After 'Sit Down and Shut Up,' Governors' Races Are Redemption for Christie

The New Jersey Governor will receive a lot of credit for racking up GOP statehouse wins on Election Night.

New Jersey Gov. Chris Christie on Election Day

Jeff Zelevansky / Getty

Every time Chris Christie knocks himself down, he manages to get back up. The New Jersey Governor and chairman of the Republican Governors' Association scored big on Tuesday night. Republican-held governorships increased to 31 from 29, with help from the RGA, which raised a record $150 million—a record $106 million of it under Christie—this cycle. 

Christie survived the Bridgegate scandal in New Jersey only to reaffirm his bully reputation last week. His "sit down and shut up" rant at a heckler who turned out to be a devoted Hurricane Sandy volunteer went over about as well as the Ebola virus has in places like Iowa. But Republicans' successes in Tuesday night's governors' races may be the latest road to redemption for the irrepressible (often to a fault) prospective 2016 presidential candidate. Phil Cox, executive director of the RGA, said Christie was "instrumental" to the governors' successes, which will give Republicans "great momentum going into 2016."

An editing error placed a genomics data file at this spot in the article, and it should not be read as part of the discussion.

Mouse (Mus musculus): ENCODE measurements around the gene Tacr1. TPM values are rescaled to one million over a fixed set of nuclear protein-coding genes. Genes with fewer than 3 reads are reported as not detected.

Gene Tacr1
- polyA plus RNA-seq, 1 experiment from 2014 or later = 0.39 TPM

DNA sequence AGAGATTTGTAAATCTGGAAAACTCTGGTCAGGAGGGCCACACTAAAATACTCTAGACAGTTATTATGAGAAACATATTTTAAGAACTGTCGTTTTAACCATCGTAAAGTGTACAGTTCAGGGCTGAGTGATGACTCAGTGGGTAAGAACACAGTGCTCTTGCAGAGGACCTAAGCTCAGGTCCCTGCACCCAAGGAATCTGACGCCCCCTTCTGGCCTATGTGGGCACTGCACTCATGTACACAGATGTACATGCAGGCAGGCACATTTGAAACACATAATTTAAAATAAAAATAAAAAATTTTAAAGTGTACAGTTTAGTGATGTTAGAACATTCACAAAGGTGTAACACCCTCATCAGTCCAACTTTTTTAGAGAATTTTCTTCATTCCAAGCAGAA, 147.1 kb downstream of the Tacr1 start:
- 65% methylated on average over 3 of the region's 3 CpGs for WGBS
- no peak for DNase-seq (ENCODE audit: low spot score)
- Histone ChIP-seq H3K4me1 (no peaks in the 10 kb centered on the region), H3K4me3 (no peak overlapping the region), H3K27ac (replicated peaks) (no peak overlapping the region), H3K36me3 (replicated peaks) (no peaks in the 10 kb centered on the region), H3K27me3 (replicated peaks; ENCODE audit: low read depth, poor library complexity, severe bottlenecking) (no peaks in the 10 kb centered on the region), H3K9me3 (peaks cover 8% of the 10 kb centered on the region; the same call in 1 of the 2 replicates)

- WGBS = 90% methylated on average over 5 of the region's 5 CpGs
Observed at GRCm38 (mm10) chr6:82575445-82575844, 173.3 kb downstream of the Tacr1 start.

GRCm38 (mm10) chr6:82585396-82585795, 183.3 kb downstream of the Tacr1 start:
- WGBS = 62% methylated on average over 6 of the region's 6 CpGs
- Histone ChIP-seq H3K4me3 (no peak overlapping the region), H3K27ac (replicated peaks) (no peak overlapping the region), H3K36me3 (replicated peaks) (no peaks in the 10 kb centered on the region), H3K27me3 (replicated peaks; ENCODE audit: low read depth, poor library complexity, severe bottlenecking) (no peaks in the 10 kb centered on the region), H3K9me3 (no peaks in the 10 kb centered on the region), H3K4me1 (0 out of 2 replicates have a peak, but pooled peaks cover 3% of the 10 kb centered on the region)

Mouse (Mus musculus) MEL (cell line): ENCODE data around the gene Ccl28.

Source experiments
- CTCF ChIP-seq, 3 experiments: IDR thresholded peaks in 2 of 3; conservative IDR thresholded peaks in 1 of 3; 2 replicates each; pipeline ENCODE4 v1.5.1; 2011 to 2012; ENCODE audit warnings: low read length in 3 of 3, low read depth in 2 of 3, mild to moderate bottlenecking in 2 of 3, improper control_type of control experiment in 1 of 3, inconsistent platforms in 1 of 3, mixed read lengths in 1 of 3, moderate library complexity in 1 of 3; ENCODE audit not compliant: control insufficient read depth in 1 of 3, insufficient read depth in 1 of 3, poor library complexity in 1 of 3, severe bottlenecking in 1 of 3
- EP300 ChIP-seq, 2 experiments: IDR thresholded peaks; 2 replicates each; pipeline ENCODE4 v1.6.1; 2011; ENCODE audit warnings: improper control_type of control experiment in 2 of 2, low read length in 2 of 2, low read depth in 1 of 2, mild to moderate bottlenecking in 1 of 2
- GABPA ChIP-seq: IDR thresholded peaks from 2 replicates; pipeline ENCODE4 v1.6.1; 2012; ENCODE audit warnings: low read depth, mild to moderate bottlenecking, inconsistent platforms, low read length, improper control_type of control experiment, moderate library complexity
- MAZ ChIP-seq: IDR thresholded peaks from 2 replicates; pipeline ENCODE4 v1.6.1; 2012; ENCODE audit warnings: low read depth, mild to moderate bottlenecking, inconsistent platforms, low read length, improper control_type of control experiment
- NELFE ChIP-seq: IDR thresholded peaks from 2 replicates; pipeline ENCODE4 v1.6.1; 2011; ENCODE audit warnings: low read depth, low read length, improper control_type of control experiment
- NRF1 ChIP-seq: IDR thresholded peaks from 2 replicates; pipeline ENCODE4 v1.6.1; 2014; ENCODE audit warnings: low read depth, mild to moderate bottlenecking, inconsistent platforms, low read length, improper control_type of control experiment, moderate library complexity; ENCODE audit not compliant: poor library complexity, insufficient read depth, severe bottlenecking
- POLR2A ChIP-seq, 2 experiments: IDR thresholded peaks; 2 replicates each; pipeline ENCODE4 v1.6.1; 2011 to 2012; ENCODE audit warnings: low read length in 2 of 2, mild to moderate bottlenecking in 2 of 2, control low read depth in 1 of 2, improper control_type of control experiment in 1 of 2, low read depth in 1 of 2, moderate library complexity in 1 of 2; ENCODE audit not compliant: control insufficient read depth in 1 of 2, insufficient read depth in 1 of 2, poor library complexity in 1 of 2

"He constantly was on the phone encouraging our candidates, offering counsel, offering advice, support and friendship" as well as money, Cox said. "It was critically important for the RGA and our governors to win in critical battleground states," said Cox, who predicted multiple Republican governors will seek the presidency.

Republicans picked up governorships in Arkansas, Illinois, Maryland and Massachusettes. Christie's biggest investment of time and money—an RGA record-setting $19 million—went to keep Governor Rick Scott in office in Florida, a key presidential state. Wisconsin Governor Scott Walker and Michigan's Rick Snyder prevailed, but the RGA wasn't able to save Tom Corbett in Pennsylvania and the Republican incumbent in Alaska, Sean Parnell, was behind as of midday Wednesday. 

Christie also decided to take the RGA into debt by about $3.5 million to make final pushes in two states—Colorado and Maryland. In Maryland, that choice paid off. Now, those efforts are sure to pay off for Christie. 


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